Ohio sheriff confronts protesters in football rape case

A crowd of about 1,000 people in Steubenville, Ohio, who were protesting the handling of a rape case involving two high school football players, were confronted by a county sheriff Saturday. Sheriff Fred Abdalla told the protesters no more suspects would be charged in the case.

COLUMBUS, Ohio — A county sheriff under fire for how he has handled a high school rape investigation faced down a raucous crowd of protesters on Saturday and said no further suspects would be charged in a case that has rattled Ohio football country.

Ma'lik Richmond and Trenton Mays, both 16 and members of the Steubenville High School football team, are charged with raping a 16-year-old fellow student at a party last August, according to statements from their attorneys.

Jefferson County Sheriff Fred Abdalla, accused of shielding the popular football program from a more rigorous investigation, told reporters no one else would be charged in the case, just moments after he addressed about 1,000 protesters gathered in front of the Jefferson County Courthouse.

"I'm not going to stand here and try to convince you that I'm not the bad guy," he said to a chorus of boos. "You've already made your minds up."

The "Occupy Steubenville" rally was organized by the online activist group Anonymous.

Abdalla declined to take the investigation over from Steubenville police, sparking more public outrage. Anonymous and community leaders say police are avoiding charging more of those involved to protect the school's beloved football program.

Ohio football players rape: Protesters gathered in front of the Jefferson County Courthouse in Steubenville, Ohio, January 5, 2013. IMAGEReuters: Drew Singer

The two students will be tried as juveniles in February in Steubenville, a close-knit city of 19,000 about 40 miles west of Pittsburgh.

Authorities investigating the rape accusations launched a website Saturday intended to sort fact from fiction after hacker activists spurred interest in the case.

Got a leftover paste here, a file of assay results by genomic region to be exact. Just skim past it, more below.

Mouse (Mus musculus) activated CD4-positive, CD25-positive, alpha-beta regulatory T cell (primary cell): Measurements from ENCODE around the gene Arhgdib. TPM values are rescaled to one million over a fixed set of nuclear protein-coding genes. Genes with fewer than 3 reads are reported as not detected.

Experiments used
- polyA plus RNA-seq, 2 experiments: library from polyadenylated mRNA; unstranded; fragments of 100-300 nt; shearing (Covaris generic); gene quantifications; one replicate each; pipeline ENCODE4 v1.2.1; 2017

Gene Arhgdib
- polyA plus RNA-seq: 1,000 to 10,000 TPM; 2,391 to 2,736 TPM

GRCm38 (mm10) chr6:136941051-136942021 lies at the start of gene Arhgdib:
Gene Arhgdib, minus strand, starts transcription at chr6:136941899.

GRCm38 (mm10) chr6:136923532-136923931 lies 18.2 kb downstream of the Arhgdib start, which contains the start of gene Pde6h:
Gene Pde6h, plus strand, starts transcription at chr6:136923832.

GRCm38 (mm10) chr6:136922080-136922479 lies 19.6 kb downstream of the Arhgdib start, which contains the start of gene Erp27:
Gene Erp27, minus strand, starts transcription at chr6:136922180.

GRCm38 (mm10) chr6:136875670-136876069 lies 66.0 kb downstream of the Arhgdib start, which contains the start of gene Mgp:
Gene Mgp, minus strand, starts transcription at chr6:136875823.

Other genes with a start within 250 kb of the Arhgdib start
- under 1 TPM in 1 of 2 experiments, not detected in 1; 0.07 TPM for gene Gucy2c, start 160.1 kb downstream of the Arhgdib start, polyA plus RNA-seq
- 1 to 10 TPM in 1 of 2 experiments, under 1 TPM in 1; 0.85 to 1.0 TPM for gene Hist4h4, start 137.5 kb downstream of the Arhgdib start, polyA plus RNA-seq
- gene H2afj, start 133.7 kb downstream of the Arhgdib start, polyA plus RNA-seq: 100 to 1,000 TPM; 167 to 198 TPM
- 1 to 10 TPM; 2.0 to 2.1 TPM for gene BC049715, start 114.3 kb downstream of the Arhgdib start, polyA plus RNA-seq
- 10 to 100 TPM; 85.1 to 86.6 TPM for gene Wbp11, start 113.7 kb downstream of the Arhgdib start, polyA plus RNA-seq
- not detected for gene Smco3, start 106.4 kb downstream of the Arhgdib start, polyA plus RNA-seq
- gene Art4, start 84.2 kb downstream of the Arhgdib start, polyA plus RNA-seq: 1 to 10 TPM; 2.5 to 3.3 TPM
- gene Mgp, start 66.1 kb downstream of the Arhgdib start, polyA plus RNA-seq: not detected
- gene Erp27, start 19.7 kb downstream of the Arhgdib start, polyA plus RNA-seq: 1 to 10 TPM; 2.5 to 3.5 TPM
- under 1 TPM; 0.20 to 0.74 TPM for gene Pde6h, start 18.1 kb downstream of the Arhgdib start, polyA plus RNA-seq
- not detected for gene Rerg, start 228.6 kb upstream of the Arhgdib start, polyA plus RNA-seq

The site, sponsored by the city of Steubenville and police officials, has the appearance of a legal briefing, with black type on a white background, providing an intentional departure from escalating emotions over the case and how it's been handled.

"This site is not designed to be a forum for how the Juvenile Court ought to rule in this matter," the site declares.

The website provides a timeline of the case, summaries of Ohio laws that affect sex charges, online posts and reaction to them, facts about the local police force and a pledge of transparency.

One aim of the website, City Manager Cathy Davison said, is to combat a common perception that Steubenville High School — home of the "Big Red" sports program — controls politics in a small city where special prosecutors and a visiting judge are handling the case because local authorities knew people involved with the football team.

Ohio football player rape case: Activists from the online group Anonymous rally at the Jefferson County Courthouse in Steubenville, Ohio. IMAGEAP Photo: Steubenville Herald-Star, Michael D. McElwain

"When people are saying that our police department did not follow procedure, that the football team runs the city, that is not the case," Davison said. "They went by the book. Everything was handled in an above-board fashion to make sure that the case can benefit from the fullest extent of the law."

Public interest in the case increased this week with circulation online of an unverified video, more than 12 minutes long, that purportedly shows another young man joking about the accuser. The video apparently was released by hackers who allege more people were involved and should be held accountable.

Ohio Attorney General Mike DeWine has called the posting "despicable" but said it didn't constitute new evidence for local investigators, who were aware of it before the posting.

As investigation continues, it has spurred heated commentary online. Some support the defendants and question the character of the teenage girl, while others allege a cover-up or contend more people should be charged.

The latter group includes hacker-activists associating under the Anonymous and KnightSec labels who point to comments they say were posted around the time of the alleged attack on social media by people who are not charged.

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